In all rigidly hierarchical societies, there are groups that have such low status that they are barely acknowledged as persons. This was the case in India for centuries under the Hindu caste system, in which those born into the lowest castes were considered “untouchable.” This past week, a member of an untouchable caste was elected President of India – something that would have been unthinkable even a few decades ago.

The new president is Ram Nath Kovind, who was born in 1945 into the Dalit caste – which, at that time, was at the bottom rung of the social ladder. In Sanskrit, the term “dalit” means “oppressed.” It was a fitting description before and during the period of British rule; traditionally, people of the Dalit caste were limited to the most menial occupations, such as gathering “night soil” out of cesspools and privies, hauling garbage, and tanning animal hides for making leather.

Suffering under Hinduism’s caste system was a major reason that many Indians embraced Islam, a much more egalitarian faith – which in turn, was a factor in the partitioning that resulted in the nations of Pakistan and Bangladesh (formerly East Pakistan).

The status of Dalits supposedly changed in 1947 when India won its independence from Britain. At that time, Mohandas Ghandi pledged to bring an end to the ancient caste-based system of discrimination. However, it took half a century before a member of the Dalit caste was finally elected to high office.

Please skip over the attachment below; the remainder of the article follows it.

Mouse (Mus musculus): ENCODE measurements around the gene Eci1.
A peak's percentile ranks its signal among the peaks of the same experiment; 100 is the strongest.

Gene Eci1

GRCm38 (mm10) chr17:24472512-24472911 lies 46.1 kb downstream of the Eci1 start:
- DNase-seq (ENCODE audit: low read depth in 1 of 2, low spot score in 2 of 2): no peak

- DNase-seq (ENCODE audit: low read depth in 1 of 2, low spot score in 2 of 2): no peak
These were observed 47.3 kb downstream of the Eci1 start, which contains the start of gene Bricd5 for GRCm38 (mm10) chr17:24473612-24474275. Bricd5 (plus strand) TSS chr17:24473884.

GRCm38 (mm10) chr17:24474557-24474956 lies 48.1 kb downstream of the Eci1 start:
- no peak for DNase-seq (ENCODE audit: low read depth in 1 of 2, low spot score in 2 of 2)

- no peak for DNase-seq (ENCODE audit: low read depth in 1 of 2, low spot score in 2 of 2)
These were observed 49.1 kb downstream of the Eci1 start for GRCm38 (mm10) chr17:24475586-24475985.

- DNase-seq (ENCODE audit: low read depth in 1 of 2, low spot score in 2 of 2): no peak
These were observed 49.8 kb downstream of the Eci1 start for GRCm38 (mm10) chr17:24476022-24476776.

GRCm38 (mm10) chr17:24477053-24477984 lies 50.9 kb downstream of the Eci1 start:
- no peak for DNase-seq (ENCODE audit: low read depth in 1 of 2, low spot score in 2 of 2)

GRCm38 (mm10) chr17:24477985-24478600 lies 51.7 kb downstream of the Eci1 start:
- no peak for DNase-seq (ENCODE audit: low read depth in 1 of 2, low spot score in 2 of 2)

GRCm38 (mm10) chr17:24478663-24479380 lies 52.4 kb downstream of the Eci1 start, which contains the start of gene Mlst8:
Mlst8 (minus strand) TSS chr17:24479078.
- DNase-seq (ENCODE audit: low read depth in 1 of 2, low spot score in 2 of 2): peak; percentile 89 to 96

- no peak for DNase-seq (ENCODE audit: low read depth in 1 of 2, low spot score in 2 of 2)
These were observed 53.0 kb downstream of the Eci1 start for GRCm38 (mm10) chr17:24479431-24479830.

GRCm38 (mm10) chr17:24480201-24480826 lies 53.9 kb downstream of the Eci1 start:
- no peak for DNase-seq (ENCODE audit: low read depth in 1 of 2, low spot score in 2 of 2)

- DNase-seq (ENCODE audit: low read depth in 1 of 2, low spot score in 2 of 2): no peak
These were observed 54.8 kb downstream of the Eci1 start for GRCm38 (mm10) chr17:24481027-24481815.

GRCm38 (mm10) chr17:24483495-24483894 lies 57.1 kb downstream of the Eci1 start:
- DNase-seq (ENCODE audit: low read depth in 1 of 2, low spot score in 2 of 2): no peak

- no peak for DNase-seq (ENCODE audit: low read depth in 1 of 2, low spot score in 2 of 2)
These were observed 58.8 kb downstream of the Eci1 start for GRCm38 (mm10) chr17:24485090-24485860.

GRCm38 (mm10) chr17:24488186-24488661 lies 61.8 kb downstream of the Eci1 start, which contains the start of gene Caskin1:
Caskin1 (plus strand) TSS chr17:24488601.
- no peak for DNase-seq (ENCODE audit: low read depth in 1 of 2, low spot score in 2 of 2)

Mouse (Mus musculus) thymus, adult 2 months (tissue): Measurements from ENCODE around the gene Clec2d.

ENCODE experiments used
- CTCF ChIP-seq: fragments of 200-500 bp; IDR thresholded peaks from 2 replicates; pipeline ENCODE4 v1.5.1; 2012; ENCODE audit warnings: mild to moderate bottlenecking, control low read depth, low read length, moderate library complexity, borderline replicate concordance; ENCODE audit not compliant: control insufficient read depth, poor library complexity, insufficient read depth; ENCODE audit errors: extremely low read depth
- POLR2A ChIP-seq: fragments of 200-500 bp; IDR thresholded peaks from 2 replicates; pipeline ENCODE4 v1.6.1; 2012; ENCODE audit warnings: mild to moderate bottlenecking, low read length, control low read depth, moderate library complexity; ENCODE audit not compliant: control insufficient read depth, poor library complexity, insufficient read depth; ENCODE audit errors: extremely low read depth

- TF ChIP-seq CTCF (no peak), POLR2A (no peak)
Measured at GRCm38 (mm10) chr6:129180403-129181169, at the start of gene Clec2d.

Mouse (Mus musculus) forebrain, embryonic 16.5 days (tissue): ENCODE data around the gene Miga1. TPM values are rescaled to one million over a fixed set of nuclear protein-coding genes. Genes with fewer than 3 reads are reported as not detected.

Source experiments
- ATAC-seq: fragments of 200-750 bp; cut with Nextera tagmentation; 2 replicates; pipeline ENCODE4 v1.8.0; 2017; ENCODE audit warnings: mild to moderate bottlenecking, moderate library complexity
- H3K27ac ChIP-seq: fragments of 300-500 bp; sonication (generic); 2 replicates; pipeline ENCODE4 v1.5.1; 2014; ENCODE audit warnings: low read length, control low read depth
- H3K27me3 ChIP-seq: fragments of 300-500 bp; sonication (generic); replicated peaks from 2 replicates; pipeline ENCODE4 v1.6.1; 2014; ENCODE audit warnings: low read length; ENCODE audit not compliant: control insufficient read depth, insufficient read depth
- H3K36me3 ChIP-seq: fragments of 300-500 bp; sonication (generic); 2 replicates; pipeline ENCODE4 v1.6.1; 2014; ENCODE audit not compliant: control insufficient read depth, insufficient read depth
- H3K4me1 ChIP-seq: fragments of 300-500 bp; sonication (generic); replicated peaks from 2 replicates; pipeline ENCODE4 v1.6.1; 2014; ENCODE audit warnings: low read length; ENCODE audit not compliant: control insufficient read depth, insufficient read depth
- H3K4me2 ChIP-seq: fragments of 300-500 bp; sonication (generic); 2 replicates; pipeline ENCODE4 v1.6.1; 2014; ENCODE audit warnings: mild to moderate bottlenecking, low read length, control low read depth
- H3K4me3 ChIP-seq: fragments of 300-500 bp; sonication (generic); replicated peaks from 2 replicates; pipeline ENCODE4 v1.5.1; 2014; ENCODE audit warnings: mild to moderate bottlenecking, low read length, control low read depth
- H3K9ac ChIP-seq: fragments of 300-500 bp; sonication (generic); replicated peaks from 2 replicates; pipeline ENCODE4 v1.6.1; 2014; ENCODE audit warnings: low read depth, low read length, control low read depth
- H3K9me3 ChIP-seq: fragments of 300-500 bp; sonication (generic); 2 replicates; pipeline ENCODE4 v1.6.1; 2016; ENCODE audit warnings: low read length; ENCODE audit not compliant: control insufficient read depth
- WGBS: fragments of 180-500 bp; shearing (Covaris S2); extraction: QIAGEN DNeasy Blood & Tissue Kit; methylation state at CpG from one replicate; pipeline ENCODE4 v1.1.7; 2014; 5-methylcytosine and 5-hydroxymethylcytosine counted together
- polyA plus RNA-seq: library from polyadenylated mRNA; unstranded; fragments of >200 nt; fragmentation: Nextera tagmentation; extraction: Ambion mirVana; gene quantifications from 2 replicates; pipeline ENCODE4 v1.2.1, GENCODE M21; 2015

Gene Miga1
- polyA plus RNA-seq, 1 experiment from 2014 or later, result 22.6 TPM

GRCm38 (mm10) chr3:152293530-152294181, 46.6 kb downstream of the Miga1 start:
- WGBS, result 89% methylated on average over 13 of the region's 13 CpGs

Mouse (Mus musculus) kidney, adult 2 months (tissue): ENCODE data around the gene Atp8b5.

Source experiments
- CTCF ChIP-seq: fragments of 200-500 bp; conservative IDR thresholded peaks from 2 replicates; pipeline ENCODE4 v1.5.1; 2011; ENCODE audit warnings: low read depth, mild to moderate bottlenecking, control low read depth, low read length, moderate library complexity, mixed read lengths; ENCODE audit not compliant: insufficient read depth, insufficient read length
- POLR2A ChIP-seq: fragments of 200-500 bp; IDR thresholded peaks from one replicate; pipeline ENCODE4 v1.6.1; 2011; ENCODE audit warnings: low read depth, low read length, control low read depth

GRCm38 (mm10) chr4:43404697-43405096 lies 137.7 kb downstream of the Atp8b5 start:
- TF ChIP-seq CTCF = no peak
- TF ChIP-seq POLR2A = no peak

Even today, Dalits face discrimination and even violence, despite bans on such under India’s constitution and decades of affirmative action. Dalits are also disproportionately represented among India’s poor; as of 2012, 93% of Dalit families in India were living below the poverty line.

Although Kovind is not the first member of his caste to take the reins of state in India, this election was historic in the fact that both candidates were Dalits. He was chosen by the  ruling Bharatiya Janata Party (BJP).

Kovind’s candidacy is seen as part of a long-term strategy by the current Prime Minister, Narenda Modi, to gain support among Dalits – who make up more than 20 percent of India’s population. Kovind himself, a relative political outsider, is a lawyer who has been appointed to various posts – but has never before won an election to political office.

Political analysts in India say that in choosing Kovind as their candidate, the BJB is reaching out to India’s minority groups, who have increasingly been targeted in mob violence around the country. Satish Chandra, General Secretary of the Bahujan Samaj Party, points out that “[t]here’s a disillusionment among the Dalits…that is why it is necessary for the ruling party to send a signal that we are with you.”

K.J. McElrath is a former history and social studies teacher who has long maintained a keen interest in legal and social issues. In addition to writing for The Ring of Fire, he is the author of two published novels: Tamanous Cooley, a darkly comic environmental twist on Dante's Inferno, and The Missionary's Wife, a story of the conflict between human nature and fundamentalist religious dogma. When not engaged in journalistic or literary pursuits, K.J. works as an entertainer and film composer.